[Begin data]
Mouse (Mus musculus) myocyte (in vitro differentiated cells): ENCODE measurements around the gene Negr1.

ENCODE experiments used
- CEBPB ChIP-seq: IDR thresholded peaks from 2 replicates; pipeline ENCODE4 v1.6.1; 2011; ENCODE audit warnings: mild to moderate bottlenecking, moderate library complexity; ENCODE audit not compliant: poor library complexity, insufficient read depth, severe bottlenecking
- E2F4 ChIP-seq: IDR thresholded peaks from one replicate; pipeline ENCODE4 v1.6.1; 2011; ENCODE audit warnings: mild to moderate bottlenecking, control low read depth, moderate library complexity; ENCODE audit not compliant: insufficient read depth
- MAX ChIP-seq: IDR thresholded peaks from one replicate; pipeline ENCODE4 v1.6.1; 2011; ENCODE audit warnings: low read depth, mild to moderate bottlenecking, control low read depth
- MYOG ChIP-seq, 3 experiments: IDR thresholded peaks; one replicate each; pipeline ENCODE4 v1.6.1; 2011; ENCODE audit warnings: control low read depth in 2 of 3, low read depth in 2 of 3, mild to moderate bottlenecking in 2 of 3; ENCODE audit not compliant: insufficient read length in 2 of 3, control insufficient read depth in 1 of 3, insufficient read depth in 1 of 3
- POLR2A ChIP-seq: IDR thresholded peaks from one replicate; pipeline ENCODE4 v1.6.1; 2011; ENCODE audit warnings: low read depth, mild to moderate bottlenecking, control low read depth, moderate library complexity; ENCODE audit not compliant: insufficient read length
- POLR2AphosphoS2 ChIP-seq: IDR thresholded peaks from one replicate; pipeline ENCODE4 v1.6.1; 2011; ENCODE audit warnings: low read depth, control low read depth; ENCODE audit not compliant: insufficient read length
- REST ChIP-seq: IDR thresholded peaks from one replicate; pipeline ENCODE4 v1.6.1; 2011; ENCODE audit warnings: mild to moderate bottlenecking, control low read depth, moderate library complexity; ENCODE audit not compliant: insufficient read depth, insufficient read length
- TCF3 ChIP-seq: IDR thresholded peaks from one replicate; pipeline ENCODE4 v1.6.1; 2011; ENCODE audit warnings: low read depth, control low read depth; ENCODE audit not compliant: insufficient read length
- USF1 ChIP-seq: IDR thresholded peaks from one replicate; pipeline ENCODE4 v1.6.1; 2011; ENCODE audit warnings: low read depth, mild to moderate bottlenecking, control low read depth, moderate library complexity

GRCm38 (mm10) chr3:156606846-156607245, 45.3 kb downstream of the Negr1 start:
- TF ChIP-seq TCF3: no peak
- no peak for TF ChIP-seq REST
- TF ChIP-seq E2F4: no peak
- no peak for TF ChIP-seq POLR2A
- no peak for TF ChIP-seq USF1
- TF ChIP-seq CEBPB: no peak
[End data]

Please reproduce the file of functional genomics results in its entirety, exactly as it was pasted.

Mouse (Mus musculus) myocyte (in vitro differentiated cells): ENCODE measurements around the gene Negr1.

ENCODE experiments used
- CEBPB ChIP-seq: IDR thresholded peaks from 2 replicates; pipeline ENCODE4 v1.6.1; 2011; ENCODE audit warnings: mild to moderate bottlenecking, moderate library complexity; ENCODE audit not compliant: poor library complexity, insufficient read depth, severe bottlenecking
- E2F4 ChIP-seq: IDR thresholded peaks from one replicate; pipeline ENCODE4 v1.6.1; 2011; ENCODE audit warnings: mild to moderate bottlenecking, control low read depth, moderate library complexity; ENCODE audit not compliant: insufficient read depth
- MAX ChIP-seq: IDR thresholded peaks from one replicate; pipeline ENCODE4 v1.6.1; 2011; ENCODE audit warnings: low read depth, mild to moderate bottlenecking, control low read depth
- MYOG ChIP-seq, 3 experiments: IDR thresholded peaks; one replicate each; pipeline ENCODE4 v1.6.1; 2011; ENCODE audit warnings: control low read depth in 2 of 3, low read depth in 2 of 3, mild to moderate bottlenecking in 2 of 3; ENCODE audit not compliant: insufficient read length in 2 of 3, control insufficient read depth in 1 of 3, insufficient read depth in 1 of 3
- POLR2A ChIP-seq: IDR thresholded peaks from one replicate; pipeline ENCODE4 v1.6.1; 2011; ENCODE audit warnings: low read depth, mild to moderate bottlenecking, control low read depth, moderate library complexity; ENCODE audit not compliant: insufficient read length
- POLR2AphosphoS2 ChIP-seq: IDR thresholded peaks from one replicate; pipeline ENCODE4 v1.6.1; 2011; ENCODE audit warnings: low read depth, control low read depth; ENCODE audit not compliant: insufficient read length
- REST ChIP-seq: IDR thresholded peaks from one replicate; pipeline ENCODE4 v1.6.1; 2011; ENCODE audit warnings: mild to moderate bottlenecking, control low read depth, moderate library complexity; ENCODE audit not compliant: insufficient read depth, insufficient read length
- TCF3 ChIP-seq: IDR thresholded peaks from one replicate; pipeline ENCODE4 v1.6.1; 2011; ENCODE audit warnings: low read depth, control low read depth; ENCODE audit not compliant: insufficient read length
- USF1 ChIP-seq: IDR thresholded peaks from one replicate; pipeline ENCODE4 v1.6.1; 2011; ENCODE audit warnings: low read depth, mild to moderate bottlenecking, control low read depth, moderate library complexity

GRCm38 (mm10) chr3:156606846-156607245, 45.3 kb downstream of the Negr1 start:
- TF ChIP-seq TCF3: no peak
- no peak for TF ChIP-seq REST
- TF ChIP-seq E2F4: no peak
- no peak for TF ChIP-seq POLR2A
- no peak for TF ChIP-seq USF1
- TF ChIP-seq CEBPB: no peak